The Eagle models were built in four scales, the largest being 43.25 inches/ 1.1m long. Inside the command module are two astronauts from Revell's 1:24 Gemini kit; they also fit the 5 inch Moonbuggy sometimes seen alongside the Eagle on the launch pad. The Eagle hangar furniture, including steps to the Eagle door, are also 1:24 scale. This would make the Eagle 26.4m long (about 87 feet).
This photo (from The Exiles) has been resized to fit inside the passenger module which would be 4.75m (15.66 feet) wide. Although the end door indeed is the correct size, Keith Wilson's passenger module set is too wide to fit inside. The passenger module can only accommodate the height of the 2.38m / 7.8 feet set if the floor is lowered, which means it will no longer be at the same level as that of the front access corridor or cockpit. At 1:24 scale, the Eagle side door is about 1.5m / 5ft tall, and the access corridor interior ceilings would be less than 1.8m / 5.8 feet tall. The length of the cockpit interior set will also have to be reduced to fit inside the 1:24 scale Eagle.
Roberto Baldassari's more practical scale is 1:28, making the Eagle 102 feet/ 31m long (see below). As Martin Daoust's collage shows, this makes the hangar steps very steep- each step is about 40cm/ 16 inches high!
The full width of the studio passenger module set was about 5.5m / 18 feet. The resulting length of the Eagle would then be 100 feet, i.e. essentially 1:28 scale. As this montage shows, the visible exterior of the studio set (from Black Sun) does fit very well although the side door is wider on the outside. The passenger module end doors are however much smaller on the inside than on the outside. Image thanks to David Sisson, composite by Marcus Lindroos
As shown in this animation, the inconsistency between the SFX model and studio set can be resolved by assuming the side hatch in fact consists separate outer and inner doors!
The floor of the passenger module is 2.4m / 8ft above the ground, but the studio version appears to be about 0.9m / 3ft above ground. On Seed Of Destruction Tony and Maya have a short single step down to the surface, as if the Eagle has sunk into the ground.
The Another Time, Another Place shot of an Eagle with crew reveals another problem: the cockpit seen through the windows is much higher than the passenger module. When the pilots are seated, their eyeline would be in the centre of the Eagle; to see them from outside we would have to look down. Looking closely at the background set behind the pilots shows how most of the height of the cabin has gone.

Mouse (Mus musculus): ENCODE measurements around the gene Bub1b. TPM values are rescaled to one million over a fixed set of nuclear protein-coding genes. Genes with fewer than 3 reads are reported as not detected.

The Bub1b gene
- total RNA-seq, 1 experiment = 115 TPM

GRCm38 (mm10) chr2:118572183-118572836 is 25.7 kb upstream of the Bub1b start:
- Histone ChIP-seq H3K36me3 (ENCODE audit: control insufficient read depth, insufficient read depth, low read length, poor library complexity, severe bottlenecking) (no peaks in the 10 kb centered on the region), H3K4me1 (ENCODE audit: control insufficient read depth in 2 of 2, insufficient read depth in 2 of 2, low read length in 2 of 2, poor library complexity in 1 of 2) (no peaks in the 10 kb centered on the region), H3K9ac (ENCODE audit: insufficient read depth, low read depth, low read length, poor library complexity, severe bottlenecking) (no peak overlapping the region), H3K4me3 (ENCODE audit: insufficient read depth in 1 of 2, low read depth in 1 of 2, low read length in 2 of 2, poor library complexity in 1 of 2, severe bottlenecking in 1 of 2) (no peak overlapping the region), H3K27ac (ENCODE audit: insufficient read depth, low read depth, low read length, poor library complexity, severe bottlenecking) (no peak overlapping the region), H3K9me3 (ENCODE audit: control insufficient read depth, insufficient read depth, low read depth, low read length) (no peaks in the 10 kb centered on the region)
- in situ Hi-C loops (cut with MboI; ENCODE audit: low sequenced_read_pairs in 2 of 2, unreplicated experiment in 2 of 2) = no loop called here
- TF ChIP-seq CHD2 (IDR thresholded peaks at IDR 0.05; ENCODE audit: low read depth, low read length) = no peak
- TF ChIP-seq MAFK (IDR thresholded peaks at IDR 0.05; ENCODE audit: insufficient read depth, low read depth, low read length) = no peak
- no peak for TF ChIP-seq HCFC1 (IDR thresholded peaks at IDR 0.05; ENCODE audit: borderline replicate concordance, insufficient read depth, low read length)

The diagram above depicts a possible cockpit configuration within the confines of the 1:28 scale Eagle. To maintain consistency between Keith Wilson's set and the SFX model, the height of the pilot seats must be adjustable by over two metres! The pilots occasionally pull back the yellow cockpit ceiling panels and then raise the seats to access the top windows when making e.g. navigational observations in deep space. However, the normal position of the seats is just above the floor and behind the main console. The top windows are never actually used for landing as they would be largely useless of this purpose anyway (the pilots would have no downward visibility whatsoever). To be able to actually see the ground during take-off and landing, the seated pilots instead have to rely on a synthetic vision system (probably prism or fibre optic periscope based) located in front of the main console. The area above and directly behind the normal position of the seats on the floor is sealed off by a wall, marked red in the diagram. The wall behind the astronauts must be as wide as possible to accommodate the ventilation grills. As previously mentioned a second far aft wall (marked orange) is glimpsed in Another Time, Another Place and The Testament of Arkadia. The ceiling must be the same height as the forward windows, and the aft wall must be as far away as possible or else the door will be offset with respect to the Eagle centre line.